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Friday, April 18, 2008



I think he needs to use an example. The first sentence is so abstract I have trouble figuring our what he means.


I liked his speech, but I have to confirm Randy's thought. It would have been nice if he would have addressed some of the specific human rights violations promoted by members of the U.N. (like abortion or embryonic stem cell research, for instance).


Here is a nice summary of the opening phrase

'Human rights, then, must be respected as an expression of justice, and not merely because they are enforceable through the will of the legislators.'

oops, I just plagarized the last line.

Mark Brumley

I thought the speech was excellent.

Its purpose was, among other things, to address the "prepolitical moral foundations", as Ratzinger called them in a widely published essay (found in VALUES IN A TIME OF UPHEAVEL), of the political order as they relate to the UN.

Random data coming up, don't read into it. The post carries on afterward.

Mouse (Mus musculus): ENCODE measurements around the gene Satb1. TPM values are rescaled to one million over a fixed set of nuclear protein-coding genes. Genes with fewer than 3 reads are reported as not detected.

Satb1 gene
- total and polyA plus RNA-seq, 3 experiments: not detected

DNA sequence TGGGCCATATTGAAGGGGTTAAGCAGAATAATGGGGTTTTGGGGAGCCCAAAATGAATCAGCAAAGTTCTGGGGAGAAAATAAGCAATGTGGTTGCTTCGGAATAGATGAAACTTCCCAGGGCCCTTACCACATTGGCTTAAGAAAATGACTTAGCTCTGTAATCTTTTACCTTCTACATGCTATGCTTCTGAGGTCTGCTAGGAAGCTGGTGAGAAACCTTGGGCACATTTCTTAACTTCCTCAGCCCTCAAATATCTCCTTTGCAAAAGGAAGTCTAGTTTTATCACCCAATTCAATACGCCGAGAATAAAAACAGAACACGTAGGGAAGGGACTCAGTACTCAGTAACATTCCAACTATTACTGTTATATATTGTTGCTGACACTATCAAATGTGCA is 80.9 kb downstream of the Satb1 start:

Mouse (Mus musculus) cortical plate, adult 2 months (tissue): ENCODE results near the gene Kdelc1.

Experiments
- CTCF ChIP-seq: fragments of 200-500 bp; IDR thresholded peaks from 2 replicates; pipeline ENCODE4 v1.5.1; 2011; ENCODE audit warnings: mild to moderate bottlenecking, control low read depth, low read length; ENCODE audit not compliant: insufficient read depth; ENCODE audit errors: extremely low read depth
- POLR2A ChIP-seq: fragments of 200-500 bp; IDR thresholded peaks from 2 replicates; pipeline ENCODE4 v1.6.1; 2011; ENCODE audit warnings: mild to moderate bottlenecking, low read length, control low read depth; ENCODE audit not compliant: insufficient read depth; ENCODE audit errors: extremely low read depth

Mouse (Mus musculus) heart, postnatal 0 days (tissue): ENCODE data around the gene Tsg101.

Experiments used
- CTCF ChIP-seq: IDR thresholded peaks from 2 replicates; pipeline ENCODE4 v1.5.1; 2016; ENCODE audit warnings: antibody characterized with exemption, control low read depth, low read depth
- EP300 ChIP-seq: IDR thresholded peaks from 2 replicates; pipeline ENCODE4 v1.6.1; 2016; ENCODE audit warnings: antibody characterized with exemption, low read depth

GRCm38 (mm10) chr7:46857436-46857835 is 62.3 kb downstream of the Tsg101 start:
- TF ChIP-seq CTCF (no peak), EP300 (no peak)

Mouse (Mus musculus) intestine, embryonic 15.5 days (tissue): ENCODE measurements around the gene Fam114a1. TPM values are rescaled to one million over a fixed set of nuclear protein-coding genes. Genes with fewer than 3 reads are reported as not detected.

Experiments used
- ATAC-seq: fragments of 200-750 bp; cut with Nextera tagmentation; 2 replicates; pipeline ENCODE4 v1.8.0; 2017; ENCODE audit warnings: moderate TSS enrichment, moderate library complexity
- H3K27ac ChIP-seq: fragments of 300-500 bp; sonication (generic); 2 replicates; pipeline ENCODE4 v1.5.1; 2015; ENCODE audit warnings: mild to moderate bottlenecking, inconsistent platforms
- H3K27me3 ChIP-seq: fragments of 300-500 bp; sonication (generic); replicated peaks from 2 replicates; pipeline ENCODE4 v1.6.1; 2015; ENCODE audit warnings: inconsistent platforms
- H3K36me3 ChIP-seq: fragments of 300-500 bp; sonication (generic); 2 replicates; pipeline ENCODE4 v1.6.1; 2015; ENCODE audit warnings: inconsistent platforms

The UN, as an entity the purpose of which is to bring government representatives of the various political communities together, should rest on sound ethical principles. The 60th anniversary of the Declaration of Human Rights provides the occasion for looking at what those principles should be. Referring to specific violations of human rights would, it seems to me, have tended to make more difficult the audience's consideration of those basic principles, by drawing their attention to "hot button" issues about which they would likely have passionate convictions.


i agree with mark. you don't want to turn off people's ears by bringing up specific hot topics at the outset. you want to first get people to think about universal moral principles.

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